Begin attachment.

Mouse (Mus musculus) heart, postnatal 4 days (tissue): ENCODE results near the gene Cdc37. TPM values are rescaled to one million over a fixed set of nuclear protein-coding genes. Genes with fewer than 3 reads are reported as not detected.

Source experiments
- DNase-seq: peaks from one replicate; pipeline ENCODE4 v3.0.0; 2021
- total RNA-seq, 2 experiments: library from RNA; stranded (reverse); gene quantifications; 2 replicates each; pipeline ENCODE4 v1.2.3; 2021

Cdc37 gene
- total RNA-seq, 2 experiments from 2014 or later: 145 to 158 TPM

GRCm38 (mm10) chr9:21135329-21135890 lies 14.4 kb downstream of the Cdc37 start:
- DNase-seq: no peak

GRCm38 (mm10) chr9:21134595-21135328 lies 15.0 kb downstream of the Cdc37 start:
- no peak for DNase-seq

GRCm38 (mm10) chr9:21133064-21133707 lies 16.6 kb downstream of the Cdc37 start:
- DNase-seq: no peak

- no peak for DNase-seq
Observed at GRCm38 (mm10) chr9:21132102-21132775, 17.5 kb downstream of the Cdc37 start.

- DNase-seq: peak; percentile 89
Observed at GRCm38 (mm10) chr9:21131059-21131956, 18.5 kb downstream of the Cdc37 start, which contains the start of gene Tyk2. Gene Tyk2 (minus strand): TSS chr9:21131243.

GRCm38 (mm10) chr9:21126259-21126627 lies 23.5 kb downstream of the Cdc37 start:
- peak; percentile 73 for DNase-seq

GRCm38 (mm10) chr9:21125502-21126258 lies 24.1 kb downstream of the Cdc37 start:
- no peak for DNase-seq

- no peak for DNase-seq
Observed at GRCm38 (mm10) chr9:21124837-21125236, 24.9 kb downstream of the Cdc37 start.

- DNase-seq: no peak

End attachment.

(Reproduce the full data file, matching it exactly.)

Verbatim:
Mouse (Mus musculus) heart, postnatal 4 days (tissue): ENCODE results near the gene Cdc37. TPM values are rescaled to one million over a fixed set of nuclear protein-coding genes. Genes with fewer than 3 reads are reported as not detected.

Source experiments
- DNase-seq: peaks from one replicate; pipeline ENCODE4 v3.0.0; 2021
- total RNA-seq, 2 experiments: library from RNA; stranded (reverse); gene quantifications; 2 replicates each; pipeline ENCODE4 v1.2.3; 2021

Cdc37 gene
- total RNA-seq, 2 experiments from 2014 or later: 145 to 158 TPM

GRCm38 (mm10) chr9:21135329-21135890 lies 14.4 kb downstream of the Cdc37 start:
- DNase-seq: no peak

GRCm38 (mm10) chr9:21134595-21135328 lies 15.0 kb downstream of the Cdc37 start:
- no peak for DNase-seq

GRCm38 (mm10) chr9:21133064-21133707 lies 16.6 kb downstream of the Cdc37 start:
- DNase-seq: no peak

- no peak for DNase-seq
Observed at GRCm38 (mm10) chr9:21132102-21132775, 17.5 kb downstream of the Cdc37 start.

- DNase-seq: peak; percentile 89
Observed at GRCm38 (mm10) chr9:21131059-21131956, 18.5 kb downstream of the Cdc37 start, which contains the start of gene Tyk2. Gene Tyk2 (minus strand): TSS chr9:21131243.

GRCm38 (mm10) chr9:21126259-21126627 lies 23.5 kb downstream of the Cdc37 start:
- peak; percentile 73 for DNase-seq

GRCm38 (mm10) chr9:21125502-21126258 lies 24.1 kb downstream of the Cdc37 start:
- no peak for DNase-seq

- no peak for DNase-seq
Observed at GRCm38 (mm10) chr9:21124837-21125236, 24.9 kb downstream of the Cdc37 start.

- DNase-seq: no peak